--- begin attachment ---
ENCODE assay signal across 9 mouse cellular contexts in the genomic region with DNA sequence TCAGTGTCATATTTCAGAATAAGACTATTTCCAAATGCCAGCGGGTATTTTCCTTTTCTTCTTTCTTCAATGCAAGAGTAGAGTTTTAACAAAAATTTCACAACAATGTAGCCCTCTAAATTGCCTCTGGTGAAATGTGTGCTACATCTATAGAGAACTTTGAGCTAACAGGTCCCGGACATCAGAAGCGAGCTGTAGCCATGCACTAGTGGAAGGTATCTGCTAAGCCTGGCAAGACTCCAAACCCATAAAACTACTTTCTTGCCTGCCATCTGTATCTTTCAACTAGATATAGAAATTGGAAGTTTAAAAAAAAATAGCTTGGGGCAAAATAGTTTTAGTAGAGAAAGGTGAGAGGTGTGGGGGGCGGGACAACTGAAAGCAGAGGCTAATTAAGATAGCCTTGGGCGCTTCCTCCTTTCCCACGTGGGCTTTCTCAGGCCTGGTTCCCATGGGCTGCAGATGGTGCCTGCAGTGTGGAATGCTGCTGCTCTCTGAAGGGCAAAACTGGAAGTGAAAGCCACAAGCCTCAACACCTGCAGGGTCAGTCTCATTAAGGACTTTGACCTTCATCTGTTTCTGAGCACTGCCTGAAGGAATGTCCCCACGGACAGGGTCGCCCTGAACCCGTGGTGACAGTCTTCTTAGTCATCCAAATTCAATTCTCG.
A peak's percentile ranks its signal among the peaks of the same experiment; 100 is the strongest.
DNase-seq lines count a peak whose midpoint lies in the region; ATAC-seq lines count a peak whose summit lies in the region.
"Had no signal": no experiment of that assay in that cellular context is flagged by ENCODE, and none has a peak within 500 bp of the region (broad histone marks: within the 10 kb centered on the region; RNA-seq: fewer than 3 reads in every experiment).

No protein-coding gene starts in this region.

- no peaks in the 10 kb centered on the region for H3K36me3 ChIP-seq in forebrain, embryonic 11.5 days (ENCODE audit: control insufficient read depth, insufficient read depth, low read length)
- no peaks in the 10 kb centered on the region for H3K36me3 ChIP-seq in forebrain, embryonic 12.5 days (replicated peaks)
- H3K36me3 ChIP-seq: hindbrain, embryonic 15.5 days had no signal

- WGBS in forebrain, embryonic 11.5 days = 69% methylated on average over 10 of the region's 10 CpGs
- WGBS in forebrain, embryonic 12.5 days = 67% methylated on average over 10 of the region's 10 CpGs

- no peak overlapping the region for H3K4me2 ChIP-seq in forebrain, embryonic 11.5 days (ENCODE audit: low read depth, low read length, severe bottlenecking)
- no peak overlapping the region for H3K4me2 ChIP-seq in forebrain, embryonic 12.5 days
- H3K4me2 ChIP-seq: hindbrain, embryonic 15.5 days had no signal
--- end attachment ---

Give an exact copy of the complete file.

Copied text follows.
ENCODE assay signal across 9 mouse cellular contexts in the genomic region with DNA sequence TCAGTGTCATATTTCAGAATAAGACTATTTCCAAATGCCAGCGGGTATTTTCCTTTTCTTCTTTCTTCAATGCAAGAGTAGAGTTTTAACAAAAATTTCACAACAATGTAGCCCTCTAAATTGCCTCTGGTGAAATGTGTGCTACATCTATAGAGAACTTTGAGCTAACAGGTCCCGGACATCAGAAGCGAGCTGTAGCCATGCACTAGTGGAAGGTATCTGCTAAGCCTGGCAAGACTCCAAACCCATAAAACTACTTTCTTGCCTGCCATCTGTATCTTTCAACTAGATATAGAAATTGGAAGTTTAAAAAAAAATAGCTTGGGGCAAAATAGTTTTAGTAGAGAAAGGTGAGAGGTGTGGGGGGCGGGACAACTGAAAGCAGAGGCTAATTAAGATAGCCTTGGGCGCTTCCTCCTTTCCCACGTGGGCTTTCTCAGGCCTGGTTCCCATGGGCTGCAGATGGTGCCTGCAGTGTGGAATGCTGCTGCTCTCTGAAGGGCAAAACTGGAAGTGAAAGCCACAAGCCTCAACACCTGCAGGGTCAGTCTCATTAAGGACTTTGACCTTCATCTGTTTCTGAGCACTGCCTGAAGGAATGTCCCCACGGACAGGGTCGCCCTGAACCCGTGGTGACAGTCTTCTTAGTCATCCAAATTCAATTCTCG.
A peak's percentile ranks its signal among the peaks of the same experiment; 100 is the strongest.
DNase-seq lines count a peak whose midpoint lies in the region; ATAC-seq lines count a peak whose summit lies in the region.
"Had no signal": no experiment of that assay in that cellular context is flagged by ENCODE, and none has a peak within 500 bp of the region (broad histone marks: within the 10 kb centered on the region; RNA-seq: fewer than 3 reads in every experiment).

No protein-coding gene starts in this region.

- no peaks in the 10 kb centered on the region for H3K36me3 ChIP-seq in forebrain, embryonic 11.5 days (ENCODE audit: control insufficient read depth, insufficient read depth, low read length)
- no peaks in the 10 kb centered on the region for H3K36me3 ChIP-seq in forebrain, embryonic 12.5 days (replicated peaks)
- H3K36me3 ChIP-seq: hindbrain, embryonic 15.5 days had no signal

- WGBS in forebrain, embryonic 11.5 days = 69% methylated on average over 10 of the region's 10 CpGs
- WGBS in forebrain, embryonic 12.5 days = 67% methylated on average over 10 of the region's 10 CpGs

- no peak overlapping the region for H3K4me2 ChIP-seq in forebrain, embryonic 11.5 days (ENCODE audit: low read depth, low read length, severe bottlenecking)
- no peak overlapping the region for H3K4me2 ChIP-seq in forebrain, embryonic 12.5 days
- H3K4me2 ChIP-seq: hindbrain, embryonic 15.5 days had no signal